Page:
Re: Used interrupts on both 68k & PIC, want 68k w/onboard memory & JTAG/BDM

linnix wrote:
From the very start, the 68k had a 32-bit programming architecture.
For cost reasons, the implementation used a 16-bit ALU and datapath, but
all the registers were 32-bit, and all instructions supported 8-bit,
16-bit and 32-bit widths (even though the 32-bit versions took twice as
many clock cycles). This meant that when 32-bit ALUs became
economically feasible, the 68k just got faster with the same software,
unlike the x86 architecture that got seriously ugly in the move to 32 bits.

In a way, we have to thank the x86 marketer for beating the 68k.
Otherwise, many programmers would stay with assemblers and C would not
be as popular. C masks out the ugly x86 architecture.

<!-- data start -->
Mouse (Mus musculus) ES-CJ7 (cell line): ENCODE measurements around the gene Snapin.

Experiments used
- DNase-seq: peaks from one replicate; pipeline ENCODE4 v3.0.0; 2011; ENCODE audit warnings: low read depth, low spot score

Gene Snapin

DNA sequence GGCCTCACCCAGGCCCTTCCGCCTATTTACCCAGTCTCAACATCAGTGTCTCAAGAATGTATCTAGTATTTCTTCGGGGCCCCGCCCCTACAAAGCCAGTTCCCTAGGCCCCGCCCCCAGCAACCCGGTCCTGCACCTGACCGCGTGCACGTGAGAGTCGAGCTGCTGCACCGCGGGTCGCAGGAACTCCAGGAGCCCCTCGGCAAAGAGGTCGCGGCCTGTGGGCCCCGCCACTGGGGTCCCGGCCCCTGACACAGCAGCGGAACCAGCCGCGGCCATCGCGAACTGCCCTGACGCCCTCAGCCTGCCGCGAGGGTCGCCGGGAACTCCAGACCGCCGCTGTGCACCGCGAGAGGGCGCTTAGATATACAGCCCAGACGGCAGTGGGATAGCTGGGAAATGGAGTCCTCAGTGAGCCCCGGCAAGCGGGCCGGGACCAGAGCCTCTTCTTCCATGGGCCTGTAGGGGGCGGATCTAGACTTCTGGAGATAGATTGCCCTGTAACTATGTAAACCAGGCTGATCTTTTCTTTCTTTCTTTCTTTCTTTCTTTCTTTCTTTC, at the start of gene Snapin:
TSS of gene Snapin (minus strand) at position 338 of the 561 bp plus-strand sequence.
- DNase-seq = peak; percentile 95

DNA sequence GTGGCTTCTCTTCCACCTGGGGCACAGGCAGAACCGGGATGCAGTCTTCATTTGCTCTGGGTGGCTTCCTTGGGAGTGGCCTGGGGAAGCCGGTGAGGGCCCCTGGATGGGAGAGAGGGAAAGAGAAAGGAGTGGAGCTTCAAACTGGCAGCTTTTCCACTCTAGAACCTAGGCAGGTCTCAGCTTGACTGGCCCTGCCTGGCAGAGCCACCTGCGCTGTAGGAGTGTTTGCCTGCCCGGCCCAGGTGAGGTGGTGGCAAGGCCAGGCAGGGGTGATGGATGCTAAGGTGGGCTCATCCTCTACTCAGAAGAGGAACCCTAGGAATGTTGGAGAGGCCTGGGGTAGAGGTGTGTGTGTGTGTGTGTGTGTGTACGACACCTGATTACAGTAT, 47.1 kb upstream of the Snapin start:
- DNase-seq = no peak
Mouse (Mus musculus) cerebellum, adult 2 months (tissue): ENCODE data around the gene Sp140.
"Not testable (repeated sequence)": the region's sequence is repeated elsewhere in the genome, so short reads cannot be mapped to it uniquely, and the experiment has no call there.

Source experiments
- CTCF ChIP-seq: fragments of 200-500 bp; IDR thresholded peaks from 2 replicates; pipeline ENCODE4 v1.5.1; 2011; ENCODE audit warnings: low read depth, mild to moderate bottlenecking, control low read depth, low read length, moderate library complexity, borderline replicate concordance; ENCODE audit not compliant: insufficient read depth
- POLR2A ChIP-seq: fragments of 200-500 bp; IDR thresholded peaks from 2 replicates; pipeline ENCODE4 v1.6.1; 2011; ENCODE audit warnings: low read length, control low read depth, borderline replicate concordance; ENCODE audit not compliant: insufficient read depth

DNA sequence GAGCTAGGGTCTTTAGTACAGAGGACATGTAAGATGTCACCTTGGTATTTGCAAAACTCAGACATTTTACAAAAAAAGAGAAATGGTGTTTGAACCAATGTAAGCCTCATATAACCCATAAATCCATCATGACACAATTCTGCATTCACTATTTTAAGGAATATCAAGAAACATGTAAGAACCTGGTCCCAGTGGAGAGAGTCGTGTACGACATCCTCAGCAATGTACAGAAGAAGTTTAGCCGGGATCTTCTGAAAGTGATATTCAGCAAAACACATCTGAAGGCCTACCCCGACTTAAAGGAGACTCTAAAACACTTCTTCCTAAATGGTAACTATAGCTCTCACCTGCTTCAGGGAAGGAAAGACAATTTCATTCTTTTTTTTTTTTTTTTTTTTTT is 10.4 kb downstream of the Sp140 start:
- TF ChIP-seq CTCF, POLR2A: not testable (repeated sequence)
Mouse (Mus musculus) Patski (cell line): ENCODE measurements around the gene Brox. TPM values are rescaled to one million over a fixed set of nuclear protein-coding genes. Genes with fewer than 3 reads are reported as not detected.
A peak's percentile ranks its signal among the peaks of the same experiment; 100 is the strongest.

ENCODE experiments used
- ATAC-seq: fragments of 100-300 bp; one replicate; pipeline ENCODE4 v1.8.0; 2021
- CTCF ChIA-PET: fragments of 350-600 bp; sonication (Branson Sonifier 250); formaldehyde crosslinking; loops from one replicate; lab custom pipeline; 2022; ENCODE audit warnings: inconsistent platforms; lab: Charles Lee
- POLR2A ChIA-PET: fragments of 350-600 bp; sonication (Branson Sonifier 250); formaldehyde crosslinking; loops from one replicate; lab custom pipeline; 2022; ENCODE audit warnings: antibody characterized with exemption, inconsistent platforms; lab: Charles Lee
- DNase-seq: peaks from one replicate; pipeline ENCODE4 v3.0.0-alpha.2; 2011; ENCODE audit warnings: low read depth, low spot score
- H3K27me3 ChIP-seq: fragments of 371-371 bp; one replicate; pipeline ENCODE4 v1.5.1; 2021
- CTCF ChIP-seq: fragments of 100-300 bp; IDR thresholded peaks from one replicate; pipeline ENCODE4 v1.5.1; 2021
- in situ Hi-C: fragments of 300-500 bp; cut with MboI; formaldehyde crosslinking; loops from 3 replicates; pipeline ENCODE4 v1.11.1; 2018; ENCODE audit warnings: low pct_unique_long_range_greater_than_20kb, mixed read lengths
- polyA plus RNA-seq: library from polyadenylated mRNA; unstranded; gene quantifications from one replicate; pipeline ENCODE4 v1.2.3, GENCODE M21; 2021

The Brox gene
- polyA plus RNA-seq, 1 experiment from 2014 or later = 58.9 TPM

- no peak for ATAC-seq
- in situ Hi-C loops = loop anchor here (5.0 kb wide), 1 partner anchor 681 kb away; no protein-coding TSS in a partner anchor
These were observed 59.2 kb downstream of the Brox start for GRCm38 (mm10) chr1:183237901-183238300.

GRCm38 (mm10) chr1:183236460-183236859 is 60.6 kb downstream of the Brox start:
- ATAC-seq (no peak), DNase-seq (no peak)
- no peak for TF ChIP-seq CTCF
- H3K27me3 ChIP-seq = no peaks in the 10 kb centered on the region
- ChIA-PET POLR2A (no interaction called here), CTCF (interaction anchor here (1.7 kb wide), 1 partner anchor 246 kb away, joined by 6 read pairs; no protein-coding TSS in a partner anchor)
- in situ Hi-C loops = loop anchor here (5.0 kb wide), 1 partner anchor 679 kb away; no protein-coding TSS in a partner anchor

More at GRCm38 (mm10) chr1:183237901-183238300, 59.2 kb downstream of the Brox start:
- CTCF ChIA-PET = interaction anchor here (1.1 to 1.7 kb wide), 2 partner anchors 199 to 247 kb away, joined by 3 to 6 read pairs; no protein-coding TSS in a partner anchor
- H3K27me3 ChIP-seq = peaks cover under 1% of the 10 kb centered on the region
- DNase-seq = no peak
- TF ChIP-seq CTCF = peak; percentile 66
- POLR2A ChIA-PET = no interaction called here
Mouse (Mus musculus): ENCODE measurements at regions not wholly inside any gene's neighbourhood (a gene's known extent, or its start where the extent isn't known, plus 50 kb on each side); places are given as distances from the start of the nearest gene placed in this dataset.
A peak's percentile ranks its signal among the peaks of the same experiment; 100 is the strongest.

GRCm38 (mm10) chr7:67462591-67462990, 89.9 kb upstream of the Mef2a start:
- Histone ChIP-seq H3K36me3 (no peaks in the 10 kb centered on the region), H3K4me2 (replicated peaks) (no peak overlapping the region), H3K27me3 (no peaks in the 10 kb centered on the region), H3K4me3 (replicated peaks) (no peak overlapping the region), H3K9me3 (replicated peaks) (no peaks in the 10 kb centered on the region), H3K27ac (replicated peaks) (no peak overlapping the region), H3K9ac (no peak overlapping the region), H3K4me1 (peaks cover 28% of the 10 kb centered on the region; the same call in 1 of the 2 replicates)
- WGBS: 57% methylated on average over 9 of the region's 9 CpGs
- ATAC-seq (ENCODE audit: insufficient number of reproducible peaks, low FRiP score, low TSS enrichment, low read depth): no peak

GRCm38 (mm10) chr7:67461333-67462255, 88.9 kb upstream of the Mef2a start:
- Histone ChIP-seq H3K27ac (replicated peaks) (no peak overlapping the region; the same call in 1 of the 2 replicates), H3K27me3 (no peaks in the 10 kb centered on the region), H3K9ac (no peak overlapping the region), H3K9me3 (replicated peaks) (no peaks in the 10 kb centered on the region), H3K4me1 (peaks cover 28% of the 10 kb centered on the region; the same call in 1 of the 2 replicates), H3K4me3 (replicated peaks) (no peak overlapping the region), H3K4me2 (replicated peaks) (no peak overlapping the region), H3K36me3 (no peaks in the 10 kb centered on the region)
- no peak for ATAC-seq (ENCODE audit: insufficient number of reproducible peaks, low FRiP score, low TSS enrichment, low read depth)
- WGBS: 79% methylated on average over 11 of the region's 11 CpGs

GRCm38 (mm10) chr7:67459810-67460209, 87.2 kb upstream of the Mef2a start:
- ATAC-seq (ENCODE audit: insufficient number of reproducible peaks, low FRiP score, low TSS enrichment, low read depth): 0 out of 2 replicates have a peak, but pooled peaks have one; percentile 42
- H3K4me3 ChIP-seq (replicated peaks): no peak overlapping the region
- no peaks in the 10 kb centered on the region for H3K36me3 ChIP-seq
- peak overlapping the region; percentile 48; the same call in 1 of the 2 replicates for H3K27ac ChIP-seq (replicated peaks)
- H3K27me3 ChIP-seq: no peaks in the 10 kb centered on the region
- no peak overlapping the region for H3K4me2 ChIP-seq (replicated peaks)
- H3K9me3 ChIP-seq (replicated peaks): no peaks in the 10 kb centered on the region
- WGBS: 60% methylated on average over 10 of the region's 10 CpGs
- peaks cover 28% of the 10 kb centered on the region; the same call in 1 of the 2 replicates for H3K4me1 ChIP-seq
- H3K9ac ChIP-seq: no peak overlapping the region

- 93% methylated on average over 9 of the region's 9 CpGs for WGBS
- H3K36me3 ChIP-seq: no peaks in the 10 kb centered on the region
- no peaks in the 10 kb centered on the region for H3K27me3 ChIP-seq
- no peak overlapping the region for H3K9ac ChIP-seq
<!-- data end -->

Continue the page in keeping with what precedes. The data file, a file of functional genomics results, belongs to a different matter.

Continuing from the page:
People have used C on the 68k for about as long as there has been C (68k cpus were a popular choice for early unix workstations such as Sun's first machines, unlike x86 which only gained serious *nix popularity with Linux. It was also the original target for gcc). Writing a C compiler for the 68k is peanuts compared to writing one for the x86, since the 68k has a wide set of mostly orthogonal registers, plenty of address registers, and addressing modes ideal for C. Getting the best out of an x86 device is a black art, and it was a long time before C compilers could compete with professional x86 assembler programmers. So I expect most serious x86 development was still being done in assembly long after C (and other high level languages) were standard on the 68k (the Mac OS being a notable exception, written mostly in assembly for some reason).

The legacy of assembly on the x86 is one of the reasons why the instruction set is so hideous - it has had to keep 100% binary compatibility because you can't just recompile your assembly code for a new architecture. The 68k architecture, on the other hand, has seen many binary incompatible changes (such as the removal of rarer addressing modes) to improve efficiency.